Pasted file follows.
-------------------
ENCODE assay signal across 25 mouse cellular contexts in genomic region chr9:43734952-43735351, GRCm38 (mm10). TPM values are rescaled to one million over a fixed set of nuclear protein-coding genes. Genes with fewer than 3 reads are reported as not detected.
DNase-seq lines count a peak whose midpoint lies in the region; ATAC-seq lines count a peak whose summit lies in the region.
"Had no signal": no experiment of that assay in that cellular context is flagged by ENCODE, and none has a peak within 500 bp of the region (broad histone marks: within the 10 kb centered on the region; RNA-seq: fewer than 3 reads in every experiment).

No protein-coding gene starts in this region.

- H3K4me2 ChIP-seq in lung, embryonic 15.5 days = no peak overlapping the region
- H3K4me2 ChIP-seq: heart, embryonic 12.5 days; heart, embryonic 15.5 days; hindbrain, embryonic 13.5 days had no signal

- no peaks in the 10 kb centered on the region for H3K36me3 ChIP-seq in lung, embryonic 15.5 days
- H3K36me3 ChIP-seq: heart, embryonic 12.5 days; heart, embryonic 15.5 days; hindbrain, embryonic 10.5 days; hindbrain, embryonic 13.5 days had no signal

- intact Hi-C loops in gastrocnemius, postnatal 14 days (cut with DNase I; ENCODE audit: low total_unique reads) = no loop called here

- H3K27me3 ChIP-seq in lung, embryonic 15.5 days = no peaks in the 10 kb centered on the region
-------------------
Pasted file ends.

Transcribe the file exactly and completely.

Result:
ENCODE assay signal across 25 mouse cellular contexts in genomic region chr9:43734952-43735351, GRCm38 (mm10). TPM values are rescaled to one million over a fixed set of nuclear protein-coding genes. Genes with fewer than 3 reads are reported as not detected.
DNase-seq lines count a peak whose midpoint lies in the region; ATAC-seq lines count a peak whose summit lies in the region.
"Had no signal": no experiment of that assay in that cellular context is flagged by ENCODE, and none has a peak within 500 bp of the region (broad histone marks: within the 10 kb centered on the region; RNA-seq: fewer than 3 reads in every experiment).

No protein-coding gene starts in this region.

- H3K4me2 ChIP-seq in lung, embryonic 15.5 days = no peak overlapping the region
- H3K4me2 ChIP-seq: heart, embryonic 12.5 days; heart, embryonic 15.5 days; hindbrain, embryonic 13.5 days had no signal

- no peaks in the 10 kb centered on the region for H3K36me3 ChIP-seq in lung, embryonic 15.5 days
- H3K36me3 ChIP-seq: heart, embryonic 12.5 days; heart, embryonic 15.5 days; hindbrain, embryonic 10.5 days; hindbrain, embryonic 13.5 days had no signal

- intact Hi-C loops in gastrocnemius, postnatal 14 days (cut with DNase I; ENCODE audit: low total_unique reads) = no loop called here

- H3K27me3 ChIP-seq in lung, embryonic 15.5 days = no peaks in the 10 kb centered on the region